Photo courtesy the Jaiswal Lab
Tonight Noor Al-Bader of OSU’s Molecular and Cell Biology department joins us on the show to discuss her doctoral research concerning genomics and plant breeding. Working in Dr. Pankaj Jaiswal’s lab, Noor deals with large data sets of genetic information concerning varieties of Rice and Chia. The goal of her study is to determine which genes relate to the expression of traits implicated in stress resistance and nutritional content. Often the varieties of these crops grown for their value to farmers are susceptible to environmental stressors such as high salinity in water, drought, and high temperatures. These environmental concerns unfortunately promise to be increasing concerns in many areas such crops are grown due to the increasing impact of climate change. Wild types are often hardier, and genetic studies of both types hold promise for producing a “happy medium” capable of producing high yield, nutritious rice and chia that is also highly prosperous under less than desirable environmental circumstances. These new varieties are not produced via genetic modification in the lab, but bred on the farm, crossing strains generation after generation and recording the results with painstaking attention to detail- the old fashioned way. The contrast between the hands on work of horticulture and the hard science of genetics in the lab may seem a surprising pair, but in this case the genetics research is utilized to facilitate traditional methods of horticulture by simply speeding along a process that could normally take lifetimes. Just like in her research, Noor strives to have the best of both worlds.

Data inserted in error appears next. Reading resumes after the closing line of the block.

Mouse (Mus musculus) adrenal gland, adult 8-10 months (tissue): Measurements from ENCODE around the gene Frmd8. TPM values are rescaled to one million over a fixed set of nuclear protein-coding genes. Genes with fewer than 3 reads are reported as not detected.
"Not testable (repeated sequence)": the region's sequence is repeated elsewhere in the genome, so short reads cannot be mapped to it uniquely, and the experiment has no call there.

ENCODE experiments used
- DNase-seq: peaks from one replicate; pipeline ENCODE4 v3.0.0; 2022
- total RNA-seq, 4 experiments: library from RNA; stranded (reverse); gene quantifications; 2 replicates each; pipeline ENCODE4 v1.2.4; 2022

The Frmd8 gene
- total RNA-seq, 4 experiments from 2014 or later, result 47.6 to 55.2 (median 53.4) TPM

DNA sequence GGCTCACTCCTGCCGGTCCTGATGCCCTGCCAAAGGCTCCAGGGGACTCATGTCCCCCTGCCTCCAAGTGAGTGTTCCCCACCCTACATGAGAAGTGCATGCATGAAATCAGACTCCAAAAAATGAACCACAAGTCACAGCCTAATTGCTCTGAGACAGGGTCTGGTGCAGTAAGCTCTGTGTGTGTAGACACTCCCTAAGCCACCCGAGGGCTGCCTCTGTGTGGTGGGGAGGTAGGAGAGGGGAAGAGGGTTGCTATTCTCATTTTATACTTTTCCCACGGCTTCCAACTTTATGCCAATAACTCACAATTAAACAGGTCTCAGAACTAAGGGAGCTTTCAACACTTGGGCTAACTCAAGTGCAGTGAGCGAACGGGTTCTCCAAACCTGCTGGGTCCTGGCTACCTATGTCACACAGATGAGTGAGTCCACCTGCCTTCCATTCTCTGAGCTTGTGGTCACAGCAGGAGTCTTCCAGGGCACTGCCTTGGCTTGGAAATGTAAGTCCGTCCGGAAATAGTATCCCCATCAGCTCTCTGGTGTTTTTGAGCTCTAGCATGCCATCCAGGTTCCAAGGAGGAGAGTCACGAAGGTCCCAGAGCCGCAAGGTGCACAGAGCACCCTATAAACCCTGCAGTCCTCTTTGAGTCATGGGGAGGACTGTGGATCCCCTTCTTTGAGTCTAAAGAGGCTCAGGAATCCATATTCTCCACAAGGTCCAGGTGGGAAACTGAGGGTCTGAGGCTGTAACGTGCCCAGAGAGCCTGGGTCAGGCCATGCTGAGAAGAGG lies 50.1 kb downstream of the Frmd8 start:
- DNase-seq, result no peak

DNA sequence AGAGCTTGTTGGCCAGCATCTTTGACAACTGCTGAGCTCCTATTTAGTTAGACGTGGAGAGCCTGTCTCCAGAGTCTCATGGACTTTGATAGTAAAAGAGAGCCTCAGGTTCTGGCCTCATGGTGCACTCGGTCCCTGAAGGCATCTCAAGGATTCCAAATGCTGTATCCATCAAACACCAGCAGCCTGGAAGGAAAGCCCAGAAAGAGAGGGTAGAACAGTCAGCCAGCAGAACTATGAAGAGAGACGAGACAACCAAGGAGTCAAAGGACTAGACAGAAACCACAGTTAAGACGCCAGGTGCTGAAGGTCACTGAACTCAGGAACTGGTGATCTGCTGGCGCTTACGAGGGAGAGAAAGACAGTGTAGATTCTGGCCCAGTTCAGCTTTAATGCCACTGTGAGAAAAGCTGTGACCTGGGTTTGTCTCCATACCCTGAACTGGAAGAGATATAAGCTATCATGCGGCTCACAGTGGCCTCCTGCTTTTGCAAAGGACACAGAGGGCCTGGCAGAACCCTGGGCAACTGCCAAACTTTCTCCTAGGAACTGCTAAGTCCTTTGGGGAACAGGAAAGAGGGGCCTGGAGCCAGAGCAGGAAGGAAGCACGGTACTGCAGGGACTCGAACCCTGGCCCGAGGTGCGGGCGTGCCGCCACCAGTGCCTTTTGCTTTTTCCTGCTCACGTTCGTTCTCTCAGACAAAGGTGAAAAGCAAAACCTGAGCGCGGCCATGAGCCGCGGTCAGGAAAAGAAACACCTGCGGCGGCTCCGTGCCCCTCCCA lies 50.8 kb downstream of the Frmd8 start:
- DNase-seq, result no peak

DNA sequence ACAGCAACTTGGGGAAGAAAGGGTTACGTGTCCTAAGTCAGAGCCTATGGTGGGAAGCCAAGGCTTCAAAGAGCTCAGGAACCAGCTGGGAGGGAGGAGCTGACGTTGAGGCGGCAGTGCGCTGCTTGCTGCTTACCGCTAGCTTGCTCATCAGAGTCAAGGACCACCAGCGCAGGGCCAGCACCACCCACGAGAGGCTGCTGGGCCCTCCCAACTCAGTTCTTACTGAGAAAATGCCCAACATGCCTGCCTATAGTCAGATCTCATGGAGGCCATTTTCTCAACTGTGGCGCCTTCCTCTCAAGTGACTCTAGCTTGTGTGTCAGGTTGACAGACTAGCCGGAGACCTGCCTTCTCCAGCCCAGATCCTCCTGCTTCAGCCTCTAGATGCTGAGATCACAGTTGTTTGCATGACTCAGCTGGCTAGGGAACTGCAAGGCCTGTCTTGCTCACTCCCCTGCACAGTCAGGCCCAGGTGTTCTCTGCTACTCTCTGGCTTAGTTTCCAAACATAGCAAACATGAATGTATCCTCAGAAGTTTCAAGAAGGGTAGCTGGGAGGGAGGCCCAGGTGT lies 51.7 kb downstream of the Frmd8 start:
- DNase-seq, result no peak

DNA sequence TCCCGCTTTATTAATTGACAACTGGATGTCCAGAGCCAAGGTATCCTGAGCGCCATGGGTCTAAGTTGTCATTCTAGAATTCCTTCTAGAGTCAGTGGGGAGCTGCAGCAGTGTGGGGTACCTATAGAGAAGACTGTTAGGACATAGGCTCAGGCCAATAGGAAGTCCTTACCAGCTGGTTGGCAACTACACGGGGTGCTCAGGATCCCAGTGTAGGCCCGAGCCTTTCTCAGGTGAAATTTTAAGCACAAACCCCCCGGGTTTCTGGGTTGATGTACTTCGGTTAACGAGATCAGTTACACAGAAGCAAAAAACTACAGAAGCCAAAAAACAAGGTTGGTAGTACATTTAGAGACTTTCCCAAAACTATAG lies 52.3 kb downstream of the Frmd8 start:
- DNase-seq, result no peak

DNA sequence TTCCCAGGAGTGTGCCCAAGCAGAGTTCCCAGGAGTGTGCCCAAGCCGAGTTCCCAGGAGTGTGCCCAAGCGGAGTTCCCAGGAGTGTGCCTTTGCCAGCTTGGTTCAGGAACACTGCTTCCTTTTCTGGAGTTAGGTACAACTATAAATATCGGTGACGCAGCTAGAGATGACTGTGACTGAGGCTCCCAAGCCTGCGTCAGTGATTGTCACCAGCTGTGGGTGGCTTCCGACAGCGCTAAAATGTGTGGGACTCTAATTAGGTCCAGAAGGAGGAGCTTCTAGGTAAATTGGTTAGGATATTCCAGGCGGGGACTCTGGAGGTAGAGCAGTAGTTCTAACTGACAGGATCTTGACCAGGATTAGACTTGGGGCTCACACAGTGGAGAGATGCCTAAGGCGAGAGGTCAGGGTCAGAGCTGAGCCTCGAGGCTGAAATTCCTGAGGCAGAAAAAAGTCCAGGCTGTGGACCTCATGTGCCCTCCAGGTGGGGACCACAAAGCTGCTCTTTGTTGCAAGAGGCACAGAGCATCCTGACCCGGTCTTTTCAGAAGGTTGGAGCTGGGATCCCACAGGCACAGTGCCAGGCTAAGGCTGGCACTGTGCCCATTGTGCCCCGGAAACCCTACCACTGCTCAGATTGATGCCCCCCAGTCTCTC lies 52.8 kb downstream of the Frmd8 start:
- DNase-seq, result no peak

But Noor wasn’t always interested in plant science. Always interested in finding ways to help people in need, she first considered helping those with swallowing disorders and speech impediments. Noor first attended university in the United States as a freshman, coming from Kuwait to take speech pathology courses at North Eastern in Boston. After realizing that she was more interested in pursuing a medical degree, Noor enrolled at Oregon State. However, there was a catch: In order to receive a scholarship from her home country to study abroad, Noor was required to take horticulture courses. Oregon State was on the list of approved schools because of this program, and Noor would be required to get a bachelors degree in plant science if she also wanted to prepare for medical school.
Several years and one master’s degree later (not to mention a brief stint in the fashion industry), Noor is two terms into a PhD program in Molecular and Cellular Biology. Having learned to code for computer programs along the way (an important skill in bioinformatics), and finding a love of teaching she didn’t know she had, Noor continues to do what she set out to her freshman year in Boston- to help people. Now she does this in the lab and in the field, where her love of hard science and her hard work meet. The discoveries in genomics that this sort of research hopes to achieve could help the world in a way that researchers, farmers, and millions of people who depend on important crops like rice for their daily subsistence can surely appreciate.